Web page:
Letter from Edward Barnwell to sister, Elizabeth Barnwell, discussing news from South Carolina College. Barnwell reports a recent fire in the school chapel that he helped extinguish and describes his participation in a serenade of female students at the Barhamville Academy. 1850.
Copy of a plat of land containing 200 acres situated near Godfrey Savana in St. Bartholomew’s Parish. Names associated with this plat include Edward Fenwick, Egerton Leigh, John Brown, Hugh Crawford, John McQueen, Owen Bowen and Thomas Jones. Notable geographic locations include Godfrey's Savana [Savannah].
Fragments and narratives describing cities visited, often with notations re principal industries, amusements, transportation, etc. Cities visited include Paris, Ghent, Frankfurt, London, Liverpool, Sheffield, & Birmingham.
An ambrotype cased in a diptych constructed of wood covered with leather. The ambrotype depicts an African American man dressed in a Union military uniform. The front and back panels of the diptych are engraved with the same pattern.
Hand-colored engraving depicting a Jewish woman and a Jewish merchant from Algiers. Engraving by Andreas Geiger. From the series Costume Bild zur Theaterzeitung. Published Vienna: Burea der allgem. Theaterz.
Black-and-white lithograph of the exterior of the synagogue in Kippenheim printed on a contract for purchasing synagogue seats, dating from the first decade of the synagogue in the 1850s. Lithograph by E. Kaufman.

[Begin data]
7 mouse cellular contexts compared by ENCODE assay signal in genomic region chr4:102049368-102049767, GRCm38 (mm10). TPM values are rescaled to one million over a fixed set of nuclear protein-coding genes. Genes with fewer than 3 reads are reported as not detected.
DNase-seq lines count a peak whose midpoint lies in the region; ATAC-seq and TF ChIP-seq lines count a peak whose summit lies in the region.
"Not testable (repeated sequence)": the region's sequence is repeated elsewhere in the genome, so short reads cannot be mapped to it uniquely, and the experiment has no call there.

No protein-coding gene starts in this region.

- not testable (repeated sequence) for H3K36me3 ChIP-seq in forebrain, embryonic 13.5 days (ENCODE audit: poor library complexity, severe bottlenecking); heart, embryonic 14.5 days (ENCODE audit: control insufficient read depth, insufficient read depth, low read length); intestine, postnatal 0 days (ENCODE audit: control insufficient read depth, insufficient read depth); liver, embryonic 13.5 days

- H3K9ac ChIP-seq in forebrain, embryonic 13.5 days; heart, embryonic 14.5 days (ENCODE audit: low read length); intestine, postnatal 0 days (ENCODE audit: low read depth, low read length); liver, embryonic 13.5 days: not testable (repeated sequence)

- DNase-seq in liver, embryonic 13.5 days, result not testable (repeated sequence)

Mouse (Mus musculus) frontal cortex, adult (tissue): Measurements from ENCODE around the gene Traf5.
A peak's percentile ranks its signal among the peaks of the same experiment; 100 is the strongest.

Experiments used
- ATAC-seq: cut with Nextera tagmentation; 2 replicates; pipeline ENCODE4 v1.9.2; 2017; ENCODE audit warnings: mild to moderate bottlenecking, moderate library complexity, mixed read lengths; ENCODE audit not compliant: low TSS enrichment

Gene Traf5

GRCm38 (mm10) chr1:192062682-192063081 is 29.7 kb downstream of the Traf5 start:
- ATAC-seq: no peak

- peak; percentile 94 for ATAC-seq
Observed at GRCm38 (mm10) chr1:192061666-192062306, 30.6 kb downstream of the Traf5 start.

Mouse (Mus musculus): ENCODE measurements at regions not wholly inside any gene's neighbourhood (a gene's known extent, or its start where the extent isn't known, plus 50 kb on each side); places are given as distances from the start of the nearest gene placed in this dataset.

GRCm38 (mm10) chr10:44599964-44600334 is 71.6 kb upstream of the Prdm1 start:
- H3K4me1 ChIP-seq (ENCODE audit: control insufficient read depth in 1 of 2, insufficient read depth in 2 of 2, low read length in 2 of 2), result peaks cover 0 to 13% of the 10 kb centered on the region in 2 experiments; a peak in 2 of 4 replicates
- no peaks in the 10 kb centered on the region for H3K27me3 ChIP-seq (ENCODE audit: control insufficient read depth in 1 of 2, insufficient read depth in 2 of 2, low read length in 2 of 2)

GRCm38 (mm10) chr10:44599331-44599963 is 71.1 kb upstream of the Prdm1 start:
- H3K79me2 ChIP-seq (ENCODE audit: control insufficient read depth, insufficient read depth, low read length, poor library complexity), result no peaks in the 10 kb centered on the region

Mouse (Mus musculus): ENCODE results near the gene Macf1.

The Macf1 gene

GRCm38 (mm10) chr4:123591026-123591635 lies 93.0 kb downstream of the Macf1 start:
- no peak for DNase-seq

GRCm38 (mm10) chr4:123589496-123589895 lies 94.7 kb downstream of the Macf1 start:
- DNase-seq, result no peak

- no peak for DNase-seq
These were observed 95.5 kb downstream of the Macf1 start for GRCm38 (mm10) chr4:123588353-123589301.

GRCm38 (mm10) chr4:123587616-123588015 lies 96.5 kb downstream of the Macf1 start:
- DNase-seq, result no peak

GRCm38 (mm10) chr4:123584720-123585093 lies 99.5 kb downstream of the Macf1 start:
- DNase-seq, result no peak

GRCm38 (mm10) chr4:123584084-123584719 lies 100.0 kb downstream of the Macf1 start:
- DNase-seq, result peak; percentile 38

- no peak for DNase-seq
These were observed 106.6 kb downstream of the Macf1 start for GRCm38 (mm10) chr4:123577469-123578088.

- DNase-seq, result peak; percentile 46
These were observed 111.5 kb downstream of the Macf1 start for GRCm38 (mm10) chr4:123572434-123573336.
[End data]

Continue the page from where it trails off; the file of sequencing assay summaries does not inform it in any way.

The pamphlet contains the Public Proceedings Relating to Calvary Church. The appendix contains the reports of the sub-committees and the written replies from those interrogated. The discourse stresses the role of paternalism in the treatment and teaching of the gospel to enslaved peoples. Many of the questions included in the interrogation refers to the modes employed when 'communicating religious instruction' to enslaved peoples. Originally bound in v. 22 of the Thomas Smith Grimke pamphlet collection.
This sermon, preached in several of the Protestant Episcopal Churches in Charleston, in November and December 1849, was authored by Paul Trapier, Minister of Calvary Church. The speech charges the members of the congregation with living a life of mission in sharing the gospel with those enslaved to their care.